National Eating Disorders Awareness Week kicks off Sunday, and a couple of local organizations are joining forces with area schools to spread the word that eating disorders are a life-threatening illness and help is available.
The theme of this year’s awareness week is “I Had No Idea,” a nod to widespread lack of understanding of the prevalence and dangers of eating disorders.
The National Eating Disorders Association says it is emphasizing that “what you don’t know can hurt you or someone you love,” and is urging everyone to begin a dialogue and educate themselves on how to recognize the warning signs.
To better inform the local community, particularly teenagers, children and their parents and teachers, Frontier Health will spend the week sharing facts about eating disorders and promoting more healthy nutrition choices in area schools.
East Tennessee State University will team up with A Place Of Healing, the new eating disorder resource center at 509 E. Watauga Ave., for a roster of on-campus events to heighten understanding and the process of recovery.
NEDA said the most relevant fact to keep in mind is that eating disorders are an illness with devastating and sometimes fatal consequences.
Because people with eating disorders are skillful at hiding their illness, and because most people, including many doctors, do not recognize the symptoms, NEDA said it is important to watch for warning signs, including frequent comments about being fat or overweight; skipped meals; baggy clothing that hides the body; rigid exercise routines carried out regardless of fatigue, illness or injuries; binge eating; and unusual food rituals.
When it comes to kids and eating disorders, NEDA says studies show that as early as 6, children begin expressing concern about their weight and body shape. Forty-six percent of children ages 9 to 11 years old occasionally or frequently diet. More than half of teenage girls and one-third of teen boys use unhealthy weight-control methods, including fasting, smoking, vomiting and taking laxatives and diet pills. And girls ages 15 to 19 account for 40 percent of all identified cases of anorexia.
Faced with those statistics, the association is urging parents, guardians, teachers and coaches to be careful to give children the right messages and avoid comments on eating, weight, body shape and clothing that can become a catalyst for eating disorders.
To help prevent eating disorders among local students, Frontier Health, Earth Fare, Chick-Fil-A, Bays Mountain Park and Planetarium, Washington County Coordinated School Health, Mountain States Health Alliance and other community partners are teaming up to present a weeklong series of awareness events in area schools.
At Science Hill High School and Liberty Bell Middle School, “Madness in the Media” will be the focus of posters illustrating how the media promotes unrealistic body images. A correlating “Wall of No Shame” will be displayed in the high school cafeteria.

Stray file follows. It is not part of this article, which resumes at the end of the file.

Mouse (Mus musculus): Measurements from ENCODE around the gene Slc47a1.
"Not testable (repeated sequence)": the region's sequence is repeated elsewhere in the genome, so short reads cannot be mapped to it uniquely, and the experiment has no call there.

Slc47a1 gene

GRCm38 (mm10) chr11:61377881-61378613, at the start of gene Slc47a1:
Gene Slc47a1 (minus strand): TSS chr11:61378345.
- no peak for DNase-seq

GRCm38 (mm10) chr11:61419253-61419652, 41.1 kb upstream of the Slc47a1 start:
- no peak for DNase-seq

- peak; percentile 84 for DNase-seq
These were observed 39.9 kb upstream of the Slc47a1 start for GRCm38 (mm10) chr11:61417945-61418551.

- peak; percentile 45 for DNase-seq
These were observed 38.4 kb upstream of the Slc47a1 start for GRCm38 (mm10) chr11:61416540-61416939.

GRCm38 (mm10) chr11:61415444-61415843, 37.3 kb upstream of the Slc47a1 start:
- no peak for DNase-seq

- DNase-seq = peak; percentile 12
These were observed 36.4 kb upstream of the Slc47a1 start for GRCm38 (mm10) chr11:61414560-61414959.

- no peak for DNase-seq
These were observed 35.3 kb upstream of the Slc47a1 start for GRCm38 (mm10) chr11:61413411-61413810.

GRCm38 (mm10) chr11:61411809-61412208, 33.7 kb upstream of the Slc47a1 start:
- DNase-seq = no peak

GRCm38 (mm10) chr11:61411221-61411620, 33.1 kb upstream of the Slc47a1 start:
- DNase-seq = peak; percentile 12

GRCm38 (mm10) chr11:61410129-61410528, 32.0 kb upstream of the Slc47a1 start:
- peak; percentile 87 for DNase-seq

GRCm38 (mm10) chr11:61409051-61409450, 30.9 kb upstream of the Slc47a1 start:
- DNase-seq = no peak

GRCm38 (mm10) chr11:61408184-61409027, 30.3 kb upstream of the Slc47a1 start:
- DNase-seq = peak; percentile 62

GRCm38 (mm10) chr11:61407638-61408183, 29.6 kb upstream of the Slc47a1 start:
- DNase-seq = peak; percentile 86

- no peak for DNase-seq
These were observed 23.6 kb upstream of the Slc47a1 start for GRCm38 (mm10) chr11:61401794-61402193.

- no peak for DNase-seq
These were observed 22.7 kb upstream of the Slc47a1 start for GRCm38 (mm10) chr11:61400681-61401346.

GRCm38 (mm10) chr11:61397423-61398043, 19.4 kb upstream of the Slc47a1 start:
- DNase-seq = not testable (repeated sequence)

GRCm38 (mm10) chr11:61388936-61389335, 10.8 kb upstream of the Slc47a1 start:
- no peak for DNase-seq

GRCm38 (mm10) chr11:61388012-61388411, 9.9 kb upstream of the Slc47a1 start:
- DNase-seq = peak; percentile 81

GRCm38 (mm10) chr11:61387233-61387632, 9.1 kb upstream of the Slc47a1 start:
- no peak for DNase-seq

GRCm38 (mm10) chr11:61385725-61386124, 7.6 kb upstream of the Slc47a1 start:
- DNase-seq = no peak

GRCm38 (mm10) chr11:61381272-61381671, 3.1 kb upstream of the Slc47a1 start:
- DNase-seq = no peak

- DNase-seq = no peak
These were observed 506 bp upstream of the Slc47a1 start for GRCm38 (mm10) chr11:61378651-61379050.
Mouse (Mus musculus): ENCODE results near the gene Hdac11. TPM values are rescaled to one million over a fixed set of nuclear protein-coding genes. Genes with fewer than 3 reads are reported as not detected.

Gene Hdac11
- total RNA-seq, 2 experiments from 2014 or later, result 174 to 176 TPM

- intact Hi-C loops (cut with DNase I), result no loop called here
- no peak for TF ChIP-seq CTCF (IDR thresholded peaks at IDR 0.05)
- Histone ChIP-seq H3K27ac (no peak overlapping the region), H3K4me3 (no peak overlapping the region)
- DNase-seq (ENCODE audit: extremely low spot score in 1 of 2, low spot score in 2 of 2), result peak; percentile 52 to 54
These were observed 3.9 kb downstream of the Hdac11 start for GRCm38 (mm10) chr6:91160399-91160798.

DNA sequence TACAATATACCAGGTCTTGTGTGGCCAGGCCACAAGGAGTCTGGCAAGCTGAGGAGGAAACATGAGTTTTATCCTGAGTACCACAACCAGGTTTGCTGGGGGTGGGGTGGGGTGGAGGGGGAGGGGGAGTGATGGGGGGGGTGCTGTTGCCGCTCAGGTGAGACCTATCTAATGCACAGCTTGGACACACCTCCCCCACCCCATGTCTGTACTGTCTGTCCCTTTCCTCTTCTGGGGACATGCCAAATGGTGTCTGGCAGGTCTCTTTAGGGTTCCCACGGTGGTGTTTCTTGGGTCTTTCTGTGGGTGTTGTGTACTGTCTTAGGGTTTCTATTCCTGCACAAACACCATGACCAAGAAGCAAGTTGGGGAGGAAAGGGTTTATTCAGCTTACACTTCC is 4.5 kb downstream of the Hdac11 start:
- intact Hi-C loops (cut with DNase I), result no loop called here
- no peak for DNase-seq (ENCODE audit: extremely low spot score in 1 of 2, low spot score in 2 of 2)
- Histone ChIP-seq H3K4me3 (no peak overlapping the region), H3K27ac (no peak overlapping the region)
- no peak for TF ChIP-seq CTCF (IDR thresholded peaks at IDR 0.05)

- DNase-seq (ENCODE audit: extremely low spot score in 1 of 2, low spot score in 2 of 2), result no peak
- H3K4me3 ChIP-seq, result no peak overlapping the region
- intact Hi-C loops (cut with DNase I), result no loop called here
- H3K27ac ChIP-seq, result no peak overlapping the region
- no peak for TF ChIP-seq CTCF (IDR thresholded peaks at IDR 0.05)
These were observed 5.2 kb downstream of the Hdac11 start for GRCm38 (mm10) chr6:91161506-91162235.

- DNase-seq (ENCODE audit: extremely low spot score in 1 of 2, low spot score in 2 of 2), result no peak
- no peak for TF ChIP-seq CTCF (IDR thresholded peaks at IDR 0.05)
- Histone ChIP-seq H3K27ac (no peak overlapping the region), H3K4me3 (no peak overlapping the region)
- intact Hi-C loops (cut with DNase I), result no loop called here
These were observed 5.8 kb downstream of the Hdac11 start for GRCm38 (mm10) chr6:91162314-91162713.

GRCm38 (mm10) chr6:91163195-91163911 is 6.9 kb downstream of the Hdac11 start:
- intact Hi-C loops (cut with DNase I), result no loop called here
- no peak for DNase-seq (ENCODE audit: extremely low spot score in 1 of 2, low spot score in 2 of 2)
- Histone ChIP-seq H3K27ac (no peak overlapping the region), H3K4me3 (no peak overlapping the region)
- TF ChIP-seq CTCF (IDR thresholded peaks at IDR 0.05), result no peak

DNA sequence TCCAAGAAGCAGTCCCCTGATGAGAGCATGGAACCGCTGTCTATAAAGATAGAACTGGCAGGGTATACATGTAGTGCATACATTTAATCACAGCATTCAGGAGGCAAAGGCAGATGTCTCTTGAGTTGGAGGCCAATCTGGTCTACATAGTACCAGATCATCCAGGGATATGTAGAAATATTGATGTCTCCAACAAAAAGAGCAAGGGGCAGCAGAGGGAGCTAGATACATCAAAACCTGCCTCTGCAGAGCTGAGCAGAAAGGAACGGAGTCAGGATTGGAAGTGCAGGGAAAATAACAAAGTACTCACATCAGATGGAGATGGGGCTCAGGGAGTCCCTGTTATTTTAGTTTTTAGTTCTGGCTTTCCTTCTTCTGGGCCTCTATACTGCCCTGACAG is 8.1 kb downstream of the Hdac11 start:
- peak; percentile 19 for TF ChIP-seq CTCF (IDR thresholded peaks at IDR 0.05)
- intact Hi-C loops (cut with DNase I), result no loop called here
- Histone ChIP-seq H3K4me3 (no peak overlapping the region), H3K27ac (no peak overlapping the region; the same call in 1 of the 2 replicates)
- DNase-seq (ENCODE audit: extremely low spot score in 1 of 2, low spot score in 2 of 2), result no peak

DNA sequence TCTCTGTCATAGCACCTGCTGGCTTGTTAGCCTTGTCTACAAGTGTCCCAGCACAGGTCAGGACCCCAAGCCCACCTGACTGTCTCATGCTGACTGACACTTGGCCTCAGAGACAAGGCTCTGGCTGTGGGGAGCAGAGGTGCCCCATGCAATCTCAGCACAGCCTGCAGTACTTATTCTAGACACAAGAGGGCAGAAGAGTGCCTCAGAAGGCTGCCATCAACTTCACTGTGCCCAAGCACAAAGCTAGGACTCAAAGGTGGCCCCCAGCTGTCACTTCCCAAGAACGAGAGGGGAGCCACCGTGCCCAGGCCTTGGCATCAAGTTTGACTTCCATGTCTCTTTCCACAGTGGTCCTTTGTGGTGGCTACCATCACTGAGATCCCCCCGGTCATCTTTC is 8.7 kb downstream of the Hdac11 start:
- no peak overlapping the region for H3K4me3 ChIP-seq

At Liberty Bell, Madness in the Media events planned in the school cafeteria will include “True to You” trivia sheets on the lunch tables with prizes from Earth Fare and Washington County Coordinated School Health, an “Evolution” video addressing positive body image to be shown on Tuesday and a “Food for Thought” program focused on “mindful eating” Thursday.
At Unicoi Elementary School, activities will include Jump Into Being Healthy jumping exercises on Monday, healthy body image and nutrition instruction on Wednesday and the Mountain States Health Alliance giant inflatable, walk-through Mega Heart on Friday.
At ETSU, free information from A Place of Healing will be available throughout the week at booths set up in the lobby of the Center for Physical Activity and in the Cave at the Culp Center.
“What Do You Love About Yourself?” a program that invites students, faculty and staff to write down what they love about themselves and have their pictures made will be held from 4-7 p.m. Monday in the CPA lobby. On Tuesday, ETSU storytelling students will present “Reflection in the Mirror,” a montage of poetry, song, personal narratives and facts concerning women’s body image from 6:30-7:15 p.m. and “Generation M,” a documentary on misogyny in media, will be shown from 8-9:30 p.m. in the Cave.
ETSU nutrition students will be on hand to discuss healthy eating choices and offering free samples from Earth Fare from 4-7 p.m. Wednesday in the CPA lobby. Logan Gillen, founder of Saving Hearts in Need of Embrace, will discuss her experience with eating disorders in the CPA Multi-purpose Room on Thursday from 6-7 p.m. On Friday, Sarah Gunnin will lead “Love Your Body Yoga” from 4-5 p.m. in the CPA Yoga Studio.
A full schedule of the on-campus events is available online at www.etsu.edu/students/campusrec.
Information about A Place of Healing can be found at www.healingtn.org or may be obtained by calling Laryn Hurley at 815-9511 or emailing email@example.com. Open Tuesdays from 3-5 p.m. and other times by appointment, the center is the first of its kind in the Tri-Cities region and offers a library of resource materials and referrals for treatment.
More information about eating disorders from the National Eating Disorders Association can be found online at www.NEDAwareness.org or may be obtained by calling NEDA at 800-931-2237.comments powered by Disqus